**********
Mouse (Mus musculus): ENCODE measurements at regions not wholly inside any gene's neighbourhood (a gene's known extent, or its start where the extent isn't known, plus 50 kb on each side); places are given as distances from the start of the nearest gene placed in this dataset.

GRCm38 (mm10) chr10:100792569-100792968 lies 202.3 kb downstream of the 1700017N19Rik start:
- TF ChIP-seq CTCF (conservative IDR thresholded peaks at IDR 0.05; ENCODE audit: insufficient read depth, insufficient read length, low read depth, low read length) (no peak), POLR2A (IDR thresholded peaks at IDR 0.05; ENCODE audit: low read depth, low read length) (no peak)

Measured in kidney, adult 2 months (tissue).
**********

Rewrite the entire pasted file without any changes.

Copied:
Mouse (Mus musculus): ENCODE measurements at regions not wholly inside any gene's neighbourhood (a gene's known extent, or its start where the extent isn't known, plus 50 kb on each side); places are given as distances from the start of the nearest gene placed in this dataset.

GRCm38 (mm10) chr10:100792569-100792968 lies 202.3 kb downstream of the 1700017N19Rik start:
- TF ChIP-seq CTCF (conservative IDR thresholded peaks at IDR 0.05; ENCODE audit: insufficient read depth, insufficient read length, low read depth, low read length) (no peak), POLR2A (IDR thresholded peaks at IDR 0.05; ENCODE audit: low read depth, low read length) (no peak)

Measured in kidney, adult 2 months (tissue).